As soon as Mr Matthew Carley unsheathed his scarlet card (no, no that thing), I immediately grabbed my laptop to bear witness to a million people across a million Facebook groups losing their mind. The overriding consensus is that the red card is very harsh; with the same incident happening a week prior to a far more violent extent. So, what do I think? It's a red card... Yep, definitely still a red card. The tight, buckled elbow and distinct trajectory of his shoulder to the cheek of Wyn Jones is a red card every day of the week. Stupid mitigating factors aside (such as it being a legitimate attempt to clear a man and Wyn Jones' head being raised by another player clearing out), you just can't do that and get away with it anymore! Just because O'Mahony has a track record and there weren't any mitigating factors, doesn't mean his foul play is any worse than Fagerson's foul play. It's illegal, it's dangerous, it's reckless and it's bloody lucky that the two people afflicted by these clear outs are two twenty stone props.


The Battle at 10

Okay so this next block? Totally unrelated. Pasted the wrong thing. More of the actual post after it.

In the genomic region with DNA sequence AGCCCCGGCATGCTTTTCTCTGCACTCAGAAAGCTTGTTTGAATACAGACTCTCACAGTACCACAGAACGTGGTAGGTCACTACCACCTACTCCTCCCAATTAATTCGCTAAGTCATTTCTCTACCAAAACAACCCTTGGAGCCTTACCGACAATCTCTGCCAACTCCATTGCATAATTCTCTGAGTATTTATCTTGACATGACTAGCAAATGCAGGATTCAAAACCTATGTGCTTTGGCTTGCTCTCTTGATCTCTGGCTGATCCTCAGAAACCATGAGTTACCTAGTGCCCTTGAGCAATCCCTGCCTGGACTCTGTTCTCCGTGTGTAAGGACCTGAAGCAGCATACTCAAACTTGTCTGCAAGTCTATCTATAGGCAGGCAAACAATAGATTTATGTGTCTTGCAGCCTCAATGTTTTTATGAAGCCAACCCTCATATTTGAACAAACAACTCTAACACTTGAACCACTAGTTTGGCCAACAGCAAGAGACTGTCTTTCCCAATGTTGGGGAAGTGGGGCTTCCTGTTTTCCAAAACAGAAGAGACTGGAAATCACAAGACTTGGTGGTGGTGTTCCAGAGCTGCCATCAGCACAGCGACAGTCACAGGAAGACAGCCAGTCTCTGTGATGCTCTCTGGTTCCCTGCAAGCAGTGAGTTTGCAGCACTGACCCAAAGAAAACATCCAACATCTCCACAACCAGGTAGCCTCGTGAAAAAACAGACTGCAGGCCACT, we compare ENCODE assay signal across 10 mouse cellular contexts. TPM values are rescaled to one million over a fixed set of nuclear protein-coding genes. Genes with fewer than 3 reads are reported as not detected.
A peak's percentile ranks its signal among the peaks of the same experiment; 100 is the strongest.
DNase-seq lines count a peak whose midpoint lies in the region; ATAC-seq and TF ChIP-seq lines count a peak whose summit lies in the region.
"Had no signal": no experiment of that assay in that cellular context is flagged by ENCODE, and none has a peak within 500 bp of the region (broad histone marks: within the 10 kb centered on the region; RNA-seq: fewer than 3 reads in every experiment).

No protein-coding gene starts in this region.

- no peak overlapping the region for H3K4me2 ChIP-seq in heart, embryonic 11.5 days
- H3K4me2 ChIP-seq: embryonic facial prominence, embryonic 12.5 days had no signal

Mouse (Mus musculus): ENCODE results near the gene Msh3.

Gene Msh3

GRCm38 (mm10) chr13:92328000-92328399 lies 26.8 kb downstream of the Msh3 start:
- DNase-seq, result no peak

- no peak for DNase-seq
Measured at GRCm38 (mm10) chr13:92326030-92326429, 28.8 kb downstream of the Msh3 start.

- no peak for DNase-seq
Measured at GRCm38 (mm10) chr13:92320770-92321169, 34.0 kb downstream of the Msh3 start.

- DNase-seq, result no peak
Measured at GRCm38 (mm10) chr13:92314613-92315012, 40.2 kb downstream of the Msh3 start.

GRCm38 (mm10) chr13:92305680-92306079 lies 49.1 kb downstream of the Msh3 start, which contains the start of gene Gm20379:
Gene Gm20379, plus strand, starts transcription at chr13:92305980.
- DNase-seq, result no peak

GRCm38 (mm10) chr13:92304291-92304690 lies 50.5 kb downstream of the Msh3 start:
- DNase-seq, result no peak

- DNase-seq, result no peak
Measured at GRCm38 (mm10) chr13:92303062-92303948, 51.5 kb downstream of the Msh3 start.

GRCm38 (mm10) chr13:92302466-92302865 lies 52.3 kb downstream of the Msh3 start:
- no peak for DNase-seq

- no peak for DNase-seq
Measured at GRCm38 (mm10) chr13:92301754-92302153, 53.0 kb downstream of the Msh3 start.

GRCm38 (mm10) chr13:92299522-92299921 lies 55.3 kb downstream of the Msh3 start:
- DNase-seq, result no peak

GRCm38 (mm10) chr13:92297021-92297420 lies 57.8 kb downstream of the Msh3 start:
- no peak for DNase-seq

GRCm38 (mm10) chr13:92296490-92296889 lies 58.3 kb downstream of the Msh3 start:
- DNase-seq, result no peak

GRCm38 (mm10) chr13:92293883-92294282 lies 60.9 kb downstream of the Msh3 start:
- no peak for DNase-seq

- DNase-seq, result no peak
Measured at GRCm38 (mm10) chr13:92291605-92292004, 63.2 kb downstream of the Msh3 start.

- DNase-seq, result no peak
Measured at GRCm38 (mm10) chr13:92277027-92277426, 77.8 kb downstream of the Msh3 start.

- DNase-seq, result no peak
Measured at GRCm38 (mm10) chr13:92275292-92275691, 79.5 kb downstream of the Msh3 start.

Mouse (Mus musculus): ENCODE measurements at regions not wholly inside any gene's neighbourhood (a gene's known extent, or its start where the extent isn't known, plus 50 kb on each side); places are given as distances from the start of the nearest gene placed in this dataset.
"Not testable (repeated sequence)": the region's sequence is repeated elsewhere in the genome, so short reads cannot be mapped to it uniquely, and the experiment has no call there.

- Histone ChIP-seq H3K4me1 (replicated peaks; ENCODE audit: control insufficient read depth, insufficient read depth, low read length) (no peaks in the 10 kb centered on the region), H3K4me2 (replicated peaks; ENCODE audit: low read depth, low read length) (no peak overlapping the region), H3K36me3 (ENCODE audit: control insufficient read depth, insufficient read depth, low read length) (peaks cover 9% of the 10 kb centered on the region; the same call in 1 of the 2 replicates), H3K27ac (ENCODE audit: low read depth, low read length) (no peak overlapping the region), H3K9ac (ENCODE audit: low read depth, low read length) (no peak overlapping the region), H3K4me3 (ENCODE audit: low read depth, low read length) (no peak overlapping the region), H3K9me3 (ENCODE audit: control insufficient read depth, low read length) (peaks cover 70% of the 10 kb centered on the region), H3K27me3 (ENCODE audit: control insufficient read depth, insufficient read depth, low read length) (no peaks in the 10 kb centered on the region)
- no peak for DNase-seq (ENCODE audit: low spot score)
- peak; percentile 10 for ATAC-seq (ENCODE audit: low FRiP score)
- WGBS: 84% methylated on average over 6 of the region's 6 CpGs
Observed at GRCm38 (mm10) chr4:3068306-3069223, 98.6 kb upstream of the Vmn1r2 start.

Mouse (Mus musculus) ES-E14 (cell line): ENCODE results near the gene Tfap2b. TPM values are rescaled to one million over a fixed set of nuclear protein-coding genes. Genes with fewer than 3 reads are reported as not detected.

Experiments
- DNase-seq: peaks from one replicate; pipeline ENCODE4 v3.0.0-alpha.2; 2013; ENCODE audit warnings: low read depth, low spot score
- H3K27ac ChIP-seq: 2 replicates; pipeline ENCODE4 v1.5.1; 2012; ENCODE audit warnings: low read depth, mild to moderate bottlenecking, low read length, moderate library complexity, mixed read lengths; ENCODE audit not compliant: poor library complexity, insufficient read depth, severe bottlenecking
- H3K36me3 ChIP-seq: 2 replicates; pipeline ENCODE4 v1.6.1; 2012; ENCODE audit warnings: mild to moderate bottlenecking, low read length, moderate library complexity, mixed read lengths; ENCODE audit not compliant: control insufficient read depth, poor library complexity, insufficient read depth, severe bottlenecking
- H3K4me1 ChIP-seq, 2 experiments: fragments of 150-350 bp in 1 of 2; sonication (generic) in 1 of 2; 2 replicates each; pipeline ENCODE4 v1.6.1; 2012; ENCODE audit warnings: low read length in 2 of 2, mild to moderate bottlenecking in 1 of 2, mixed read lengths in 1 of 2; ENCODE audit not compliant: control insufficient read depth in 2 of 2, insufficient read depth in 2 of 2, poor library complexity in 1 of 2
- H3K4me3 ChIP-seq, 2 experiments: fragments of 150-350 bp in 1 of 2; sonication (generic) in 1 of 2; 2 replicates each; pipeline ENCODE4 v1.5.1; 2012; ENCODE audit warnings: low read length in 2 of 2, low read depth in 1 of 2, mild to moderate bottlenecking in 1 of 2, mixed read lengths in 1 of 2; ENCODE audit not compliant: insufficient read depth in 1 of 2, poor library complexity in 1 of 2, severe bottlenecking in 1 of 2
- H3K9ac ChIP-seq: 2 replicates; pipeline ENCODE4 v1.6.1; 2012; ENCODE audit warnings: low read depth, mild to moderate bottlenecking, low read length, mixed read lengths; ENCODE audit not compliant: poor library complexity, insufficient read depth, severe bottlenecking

I was a little harsh on Biggar last week, citing him as one of the worst performers for Wales due to his aimless kicking and complete anonymity in attack. However, I'm more than happy to be proven wrong. Like Ford, Biggar has become the membrane to this Welsh side. He's so fluid in his positioning, so procedural in his barking of orders and so calm no matter the momentum, that he almost looks like he's not playing. He doesn't look desperate, he doesn't look tired and he doesn't look rattled; you want you ten to give you a platform that can encourage creativity. He provided a strategy that allowed Wales to keep changing their direction of play; sometimes they would play off of the 9, sometimes they would play off of him, sometimes they would play off of Watkin. The point of play kept changing and that's why it's so difficult to defend. Zammit kept finding so much space due to numbers getting tied up inside of him; whether it was Tompkins accidentally hitting two people due to a shallow pass and offloading it out of the tackle, or whether it was Watkin setting van der Merwe's hips allowing Zammit an extra second to go. This all came down to Biggar's satisfaction in NOT being the crucial cog. Russell on the other hand, had an equally impressive game on the complete opposite side of the spectrum. Price is currently looking like a superstar, and that's because the majority of the ball isn't being played off of him, it's going to Russell no matter what. It's very easy to prepare for that, and even easier when you are seen as the appetiser to a very tasty main meal. Russell threw some deft, flat passes allowing the likes of Harris and Graham to hit the gain line at full tilt. Even when he made a mistake in the final few minutes, he tracked back and won a breakdown penalty. His array of attacking kicks had every pundit's mouth glued to the floor by half time; his ability to cut you with a thousand impressive kicks is what England dream of doing.